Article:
Commentary on Hyang Eom’s “Up a Tree”

It is taught that this kong-an has only one answer that will truly release all the tethers that tie us to our ignorance. Only one response will be universally received as correct: “Ahi, that’s it, that’s how you stay alive!”

What is that answer? How do you stay alive? How can you generously offer your wisdom while tied and bound, dangling above a fatal fall with only the grip of your teeth to save you?

The gift that is offered by this kong-an is total bondage, total physical and intellectual bondage. Only a Zen student would be so foolish as to accept such a gift. Only a Zen student would recognize it as a gift, rather than seeing it as a manipulative mind game that has no answer.

Open the gift. Inside is only don’t know. Such an expensive gift, and yet few will accept it Accepting it means abandoning the familiar, and that can be terrifying. And yet, not knowing is very familiar territory for us all, a place where we can be empowered. Not knowing allows us to let go of false assumptions. It frees us of preconceptions and attachments. When the mind doesn’t know, it is sitting exactly in this moment. Men it is in this moment, it is wide open … a perfect receptor … a perfect reflector.

In the Temple Rules of the Kwan Um School of Zen, it says, “In original nature there is no this and that. The Great Round Mirror has no likes or dislikes.” No likes or dislikes means letting conditioned, structured mind states dissolve so that our natural wisdom and compassion can manifest themselves. In Zen, this wise and compassionate state is simply called having a clear mind.

The Buddha gave all kinds of teaching, and he said that he taught that way to save all different kinds of minds. But if there is no mind, then there is nothing to save. So, if you can completely engage in the question, the “don’t know” that a kong-an offers, where is your mind? Doing meditation and a kong-an practice, tapping into the generosity of those techniques, your mind becomes very spacious.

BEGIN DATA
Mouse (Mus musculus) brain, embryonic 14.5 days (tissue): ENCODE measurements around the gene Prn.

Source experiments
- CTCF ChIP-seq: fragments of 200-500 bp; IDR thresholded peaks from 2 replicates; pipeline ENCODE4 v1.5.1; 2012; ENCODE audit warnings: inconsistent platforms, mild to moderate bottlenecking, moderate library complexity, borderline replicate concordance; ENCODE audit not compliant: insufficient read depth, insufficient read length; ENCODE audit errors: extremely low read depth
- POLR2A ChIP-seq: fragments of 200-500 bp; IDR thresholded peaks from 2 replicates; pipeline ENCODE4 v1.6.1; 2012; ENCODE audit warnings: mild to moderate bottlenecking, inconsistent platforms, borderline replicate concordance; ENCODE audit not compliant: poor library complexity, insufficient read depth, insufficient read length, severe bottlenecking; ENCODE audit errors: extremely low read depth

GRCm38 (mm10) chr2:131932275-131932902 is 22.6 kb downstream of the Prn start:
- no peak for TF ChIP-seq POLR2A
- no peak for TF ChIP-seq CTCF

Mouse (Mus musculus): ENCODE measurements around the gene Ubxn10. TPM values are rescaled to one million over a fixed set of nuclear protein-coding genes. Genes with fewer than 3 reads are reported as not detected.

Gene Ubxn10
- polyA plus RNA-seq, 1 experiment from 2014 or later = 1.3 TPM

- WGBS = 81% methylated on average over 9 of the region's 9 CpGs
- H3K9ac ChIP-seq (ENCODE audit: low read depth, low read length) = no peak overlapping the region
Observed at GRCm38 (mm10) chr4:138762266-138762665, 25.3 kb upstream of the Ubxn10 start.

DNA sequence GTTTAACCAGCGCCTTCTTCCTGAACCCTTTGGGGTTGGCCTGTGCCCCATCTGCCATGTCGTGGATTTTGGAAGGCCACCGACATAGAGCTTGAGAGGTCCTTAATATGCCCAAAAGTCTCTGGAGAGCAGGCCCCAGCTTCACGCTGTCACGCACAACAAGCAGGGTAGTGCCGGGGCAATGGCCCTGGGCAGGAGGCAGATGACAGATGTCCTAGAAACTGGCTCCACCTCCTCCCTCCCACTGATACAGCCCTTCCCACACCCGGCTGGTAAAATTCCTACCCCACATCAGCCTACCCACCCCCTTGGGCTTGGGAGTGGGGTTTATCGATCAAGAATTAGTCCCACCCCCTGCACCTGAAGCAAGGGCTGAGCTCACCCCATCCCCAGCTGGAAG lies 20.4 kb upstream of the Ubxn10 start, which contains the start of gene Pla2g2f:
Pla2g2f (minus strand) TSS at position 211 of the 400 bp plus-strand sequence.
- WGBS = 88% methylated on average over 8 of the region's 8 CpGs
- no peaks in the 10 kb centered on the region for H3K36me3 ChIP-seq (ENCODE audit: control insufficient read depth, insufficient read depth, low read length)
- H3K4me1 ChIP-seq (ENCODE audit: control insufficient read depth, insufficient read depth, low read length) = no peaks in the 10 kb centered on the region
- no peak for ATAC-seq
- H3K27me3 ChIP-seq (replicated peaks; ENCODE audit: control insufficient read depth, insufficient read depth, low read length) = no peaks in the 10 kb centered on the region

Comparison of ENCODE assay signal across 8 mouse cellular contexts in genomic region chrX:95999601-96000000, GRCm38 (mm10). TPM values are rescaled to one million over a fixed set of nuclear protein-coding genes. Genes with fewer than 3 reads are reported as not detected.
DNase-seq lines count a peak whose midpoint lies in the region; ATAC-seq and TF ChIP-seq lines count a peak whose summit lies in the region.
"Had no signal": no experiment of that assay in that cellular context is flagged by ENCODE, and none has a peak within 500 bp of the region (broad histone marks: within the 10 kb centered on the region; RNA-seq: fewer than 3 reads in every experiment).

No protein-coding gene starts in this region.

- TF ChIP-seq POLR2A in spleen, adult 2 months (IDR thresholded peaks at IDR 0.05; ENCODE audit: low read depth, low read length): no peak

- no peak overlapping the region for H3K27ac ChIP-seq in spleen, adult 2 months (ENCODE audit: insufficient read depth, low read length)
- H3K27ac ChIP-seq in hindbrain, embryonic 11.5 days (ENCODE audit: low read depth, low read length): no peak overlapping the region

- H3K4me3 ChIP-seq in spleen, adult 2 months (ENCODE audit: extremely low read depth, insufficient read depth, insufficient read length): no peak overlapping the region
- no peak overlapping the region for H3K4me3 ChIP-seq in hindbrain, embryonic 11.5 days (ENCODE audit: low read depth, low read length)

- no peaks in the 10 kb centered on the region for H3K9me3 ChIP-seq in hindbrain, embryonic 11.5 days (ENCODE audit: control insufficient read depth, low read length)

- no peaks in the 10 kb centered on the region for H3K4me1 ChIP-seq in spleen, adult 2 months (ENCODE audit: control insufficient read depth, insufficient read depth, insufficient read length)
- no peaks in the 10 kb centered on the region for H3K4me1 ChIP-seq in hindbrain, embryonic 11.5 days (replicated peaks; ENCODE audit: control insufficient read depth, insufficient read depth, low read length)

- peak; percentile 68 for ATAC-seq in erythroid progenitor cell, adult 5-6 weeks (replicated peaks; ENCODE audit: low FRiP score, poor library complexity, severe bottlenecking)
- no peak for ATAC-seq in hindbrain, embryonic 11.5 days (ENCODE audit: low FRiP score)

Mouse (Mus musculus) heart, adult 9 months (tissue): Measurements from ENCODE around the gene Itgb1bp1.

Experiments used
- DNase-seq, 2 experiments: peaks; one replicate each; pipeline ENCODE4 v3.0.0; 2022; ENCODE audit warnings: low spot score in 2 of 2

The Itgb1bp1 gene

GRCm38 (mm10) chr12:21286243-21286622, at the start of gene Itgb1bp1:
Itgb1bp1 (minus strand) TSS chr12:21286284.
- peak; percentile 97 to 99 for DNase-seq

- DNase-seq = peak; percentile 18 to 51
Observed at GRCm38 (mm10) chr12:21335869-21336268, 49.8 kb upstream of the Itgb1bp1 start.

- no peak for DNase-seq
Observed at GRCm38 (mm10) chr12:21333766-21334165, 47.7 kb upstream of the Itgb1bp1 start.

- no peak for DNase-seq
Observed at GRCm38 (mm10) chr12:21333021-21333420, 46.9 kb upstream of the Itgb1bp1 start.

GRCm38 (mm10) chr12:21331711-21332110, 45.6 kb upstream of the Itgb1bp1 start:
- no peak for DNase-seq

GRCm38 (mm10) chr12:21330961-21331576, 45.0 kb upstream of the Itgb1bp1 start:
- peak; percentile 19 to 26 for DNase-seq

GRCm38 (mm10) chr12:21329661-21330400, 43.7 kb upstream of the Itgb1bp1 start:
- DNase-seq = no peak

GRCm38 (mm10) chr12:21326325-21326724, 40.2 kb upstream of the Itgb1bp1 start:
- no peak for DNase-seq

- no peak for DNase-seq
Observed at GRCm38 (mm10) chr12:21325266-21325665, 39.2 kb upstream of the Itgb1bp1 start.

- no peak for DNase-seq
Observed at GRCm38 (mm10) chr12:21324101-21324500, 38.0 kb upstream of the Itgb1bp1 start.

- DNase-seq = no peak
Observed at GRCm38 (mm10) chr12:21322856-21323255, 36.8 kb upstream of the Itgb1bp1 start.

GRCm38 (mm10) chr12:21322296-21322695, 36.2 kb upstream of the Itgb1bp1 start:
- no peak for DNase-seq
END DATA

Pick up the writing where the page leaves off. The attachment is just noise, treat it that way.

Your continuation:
Even while being tied and bound, our mind can feel as spacious as the sky. Look up at the sky and think of it as your mind. The sky doesn’t have any hindrances. If a cloud appears, the sky doesn’t complain. If there is thunder and lightning, if there’s pollution, it remains just as spacious. There is no tightening, no fear. Our practice can help us to open to those qualities, so that we’re not hindered by the ropes around our limbs and the fall beneath our feet. Just in that moment – don’t know – be in relationship with that situation. How do you stay alive?

Out of this spaciousness comes the ability to realize our wisdom and remember how to be in relationship with the lessons, the opportunities that appear in our life. Few ever say it is easy. A wise teacher will encourage cultivation of patience, forbearance, generosity, precepts . encourage courage.

And then, what? We have the sky for inspiration, our teacher’s encouragement, total support from the tree’s branch. How do we share in the generosity?


The universe awaits your response.

Clowns & Dharma Teachers

Dear Bobbie,

I’ve just written to the Dharma Teacher Association to ask for a leave of absence as a Dharma Teacher. This is a confusing and difficult step for me.

I have not been practicing (sitting, bowing) for a while now. I’m not being a Dharma Teacher, and I’m not sure what relationship to have to the Zen centers.

My life is full and I feel that I’m meant to live in the world. I also need the Dharma, and love and respect Soen Sa Nim and my friends in the sangha of the Zen centers. I don’t know what the balance is or just how to find it. I feel that perhaps I need just to have a freer relationship to the Zen centers.

I would love to hear any thoughts or advice you might have for this confused being.

I hope you and Linc and Annie are all well. When will you be out here again?

I am going to school in Theology (!?) and the Arts, and my art is clowning. The main reason for the theology part is that I get a PhD, but I also want to integrate my spirituality with my clowning.

I am also in love and feel that I’ve found a real and good mate.

Please do write! I hope you’re not too busy. Please give my love to everyone.



Dear Jeanne,

Thanks for writing. I’m glad that you are happy and feeling fulfilled with your mate and your schooling. I’m also pleased that you wrote to me and trusted me enough to ask such a meaningful question.

You said that your life is full and you feel that you’re meant to live in the world. Then you said you also need the Dharma, love and respect Soen Sa Nim and your friends in the sangha of the Zen centers.

I have some questions for you. I know you want me to ask them, or else you never would have written to me, knowing what a crusty and dyed-in-the-wool Dharma Teacher I am.